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Tuesday, May 19, 2015

The Japanese Wife by Kunal Basu

Blurb (from the jacket):

An Indian man writes to a Japanese woman. She writes back. The pen-friends fall in love and exchange their vows over letters, then live as man and wife without ever setting eyes on each other – their intimacy of words tested finally by life’s miraculous upheavals. 

The twelve stories in this collection are about the unexpected. An American professor visits India with the purpose of committing suicide, and goes on a desert journey with the daughter of a snakecharmer. A honeymooning Indian couple is caught up in the Tiananmen Square unrest. A Russian prostitute discovers her roots in the company of Calcutta revolutionaries. A holocaust victim stands tall among strangers in a landscape of hate. 

These are chronicles of memory and dreams born at the crossroads of civilizations. They parade a cast of angels and demons rubbing shoulders with those whose lives are never quite as ordinary as they seem.

My take on the book:
It is pretty lame why I chose to read this book (just like most other times). There are two reasons. One: it is adapted to a movie. I have taken this pledge long ago: to read the printed word first. And two: it is hard cover. Hard covers have their own pleasures bound with them.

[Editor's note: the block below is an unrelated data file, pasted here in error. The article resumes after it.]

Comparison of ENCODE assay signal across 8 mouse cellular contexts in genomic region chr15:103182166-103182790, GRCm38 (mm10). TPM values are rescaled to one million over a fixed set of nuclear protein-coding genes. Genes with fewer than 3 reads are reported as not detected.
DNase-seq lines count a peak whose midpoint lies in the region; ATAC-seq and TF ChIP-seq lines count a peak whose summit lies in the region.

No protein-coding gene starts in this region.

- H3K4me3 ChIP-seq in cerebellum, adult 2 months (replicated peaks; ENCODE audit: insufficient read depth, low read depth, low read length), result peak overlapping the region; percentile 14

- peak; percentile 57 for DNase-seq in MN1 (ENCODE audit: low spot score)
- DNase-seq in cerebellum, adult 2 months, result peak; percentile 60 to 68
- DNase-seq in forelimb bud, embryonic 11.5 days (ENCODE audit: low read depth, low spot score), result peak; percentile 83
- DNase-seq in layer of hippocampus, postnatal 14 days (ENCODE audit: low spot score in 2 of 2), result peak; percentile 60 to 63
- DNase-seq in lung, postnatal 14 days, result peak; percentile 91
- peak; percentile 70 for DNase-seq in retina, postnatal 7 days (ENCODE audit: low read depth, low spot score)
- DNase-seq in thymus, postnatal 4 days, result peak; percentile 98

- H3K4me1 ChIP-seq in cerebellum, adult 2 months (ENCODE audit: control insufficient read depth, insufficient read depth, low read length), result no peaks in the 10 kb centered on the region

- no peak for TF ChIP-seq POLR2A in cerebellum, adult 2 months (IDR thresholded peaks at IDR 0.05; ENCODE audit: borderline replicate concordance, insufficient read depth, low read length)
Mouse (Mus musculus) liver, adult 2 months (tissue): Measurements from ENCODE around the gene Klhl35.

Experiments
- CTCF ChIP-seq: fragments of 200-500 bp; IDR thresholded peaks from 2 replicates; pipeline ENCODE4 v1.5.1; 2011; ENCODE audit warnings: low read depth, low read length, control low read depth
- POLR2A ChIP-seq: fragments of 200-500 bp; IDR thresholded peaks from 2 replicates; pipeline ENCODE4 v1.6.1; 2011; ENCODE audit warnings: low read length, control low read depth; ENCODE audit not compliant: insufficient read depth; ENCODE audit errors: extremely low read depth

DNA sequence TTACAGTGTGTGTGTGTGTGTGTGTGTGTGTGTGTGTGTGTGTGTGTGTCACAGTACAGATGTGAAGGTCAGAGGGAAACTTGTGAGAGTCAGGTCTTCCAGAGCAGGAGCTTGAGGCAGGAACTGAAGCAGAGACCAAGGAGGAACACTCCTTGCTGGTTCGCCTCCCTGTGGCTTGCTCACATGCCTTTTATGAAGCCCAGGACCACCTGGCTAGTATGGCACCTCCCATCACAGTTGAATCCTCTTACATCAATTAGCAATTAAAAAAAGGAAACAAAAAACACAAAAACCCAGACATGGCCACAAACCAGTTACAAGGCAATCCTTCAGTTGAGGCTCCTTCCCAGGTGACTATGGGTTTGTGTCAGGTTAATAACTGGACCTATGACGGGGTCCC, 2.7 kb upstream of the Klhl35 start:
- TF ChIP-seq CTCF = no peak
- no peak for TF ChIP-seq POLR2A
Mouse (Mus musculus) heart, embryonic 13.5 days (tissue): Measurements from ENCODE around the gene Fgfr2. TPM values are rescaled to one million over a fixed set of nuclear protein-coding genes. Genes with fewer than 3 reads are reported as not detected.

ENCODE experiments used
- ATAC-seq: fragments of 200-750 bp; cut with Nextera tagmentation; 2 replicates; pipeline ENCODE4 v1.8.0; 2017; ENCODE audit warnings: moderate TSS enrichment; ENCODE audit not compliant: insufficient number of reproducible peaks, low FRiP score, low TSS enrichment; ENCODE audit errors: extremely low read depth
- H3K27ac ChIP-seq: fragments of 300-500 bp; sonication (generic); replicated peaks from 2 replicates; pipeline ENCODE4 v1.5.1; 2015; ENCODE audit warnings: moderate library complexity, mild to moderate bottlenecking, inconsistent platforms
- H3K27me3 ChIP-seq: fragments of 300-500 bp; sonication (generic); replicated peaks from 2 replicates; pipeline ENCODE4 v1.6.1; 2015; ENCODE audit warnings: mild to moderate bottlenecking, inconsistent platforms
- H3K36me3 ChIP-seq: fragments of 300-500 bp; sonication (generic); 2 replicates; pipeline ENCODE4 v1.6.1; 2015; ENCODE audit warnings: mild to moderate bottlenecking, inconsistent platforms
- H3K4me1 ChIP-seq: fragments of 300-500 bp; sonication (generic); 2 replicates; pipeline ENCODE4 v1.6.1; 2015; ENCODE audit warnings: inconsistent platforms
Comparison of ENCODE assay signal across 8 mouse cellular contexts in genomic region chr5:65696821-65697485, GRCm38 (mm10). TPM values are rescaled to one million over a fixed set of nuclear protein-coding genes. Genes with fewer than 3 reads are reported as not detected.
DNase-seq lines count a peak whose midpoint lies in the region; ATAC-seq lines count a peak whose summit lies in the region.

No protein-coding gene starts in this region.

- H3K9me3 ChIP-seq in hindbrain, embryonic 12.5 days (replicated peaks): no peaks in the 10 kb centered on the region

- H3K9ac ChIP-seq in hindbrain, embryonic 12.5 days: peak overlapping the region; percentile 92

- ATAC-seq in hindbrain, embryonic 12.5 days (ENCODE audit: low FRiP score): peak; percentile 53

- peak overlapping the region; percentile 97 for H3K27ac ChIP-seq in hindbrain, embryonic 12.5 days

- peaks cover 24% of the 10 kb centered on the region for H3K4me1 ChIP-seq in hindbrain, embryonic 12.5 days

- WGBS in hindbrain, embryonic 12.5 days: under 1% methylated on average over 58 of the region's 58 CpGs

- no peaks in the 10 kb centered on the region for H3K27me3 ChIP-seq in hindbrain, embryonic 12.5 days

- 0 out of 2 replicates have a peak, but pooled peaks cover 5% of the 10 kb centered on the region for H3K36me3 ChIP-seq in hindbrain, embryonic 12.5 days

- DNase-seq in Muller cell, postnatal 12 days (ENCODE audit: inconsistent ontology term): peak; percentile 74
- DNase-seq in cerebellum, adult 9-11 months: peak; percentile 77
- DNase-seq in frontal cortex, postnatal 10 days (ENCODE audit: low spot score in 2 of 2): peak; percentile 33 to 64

It is only after I started reading, I realised that it is a collection of stories and Japanese Wife is just a story among others.

This is my first by Kunal Basu, a Bengali. I hold Bengalis pretty high in standard. They are born artists, one Bengali friend told me. So I was pretty excited when I started reading this book.

Simply put, it was pretty disappointing. It isn't what I was expecting. The beauty ended at just the titles of the stories. They were too monotonous. Very little exchange. I could bear through that, but the stories lacked essence. They were dry. They were either about a revolution or a revolutionary. Set amidst the revolutionary or in the introspection of a revolutionary. The setting spans across the world.

The only best thing about the book is the language. Just the language, not even the narration.

Maybe it could be the wide-spanning setting which literally need the reader to jerk out from the previous setting that really irritated, which soon let way to boredom.

I literally had to crawl out through this book, all the while fighting back the sleep.

Since it is a critically acclaimed book, I want to mention that the above review is just my opinion (like in all other cases) and the reader is most welcome to try to read the book. After all, everyone's opinion varies widely...



Title: The Japanese Wife

Author: Kunal Basu

ISBN (edition I've read): 9788172237332


Read between: 12-05-2015 to 19-05-2015

Publishers: HarperCollins Publications

Pages: 202

MRP: ₹ 299

The best deal for this book could be found here:  

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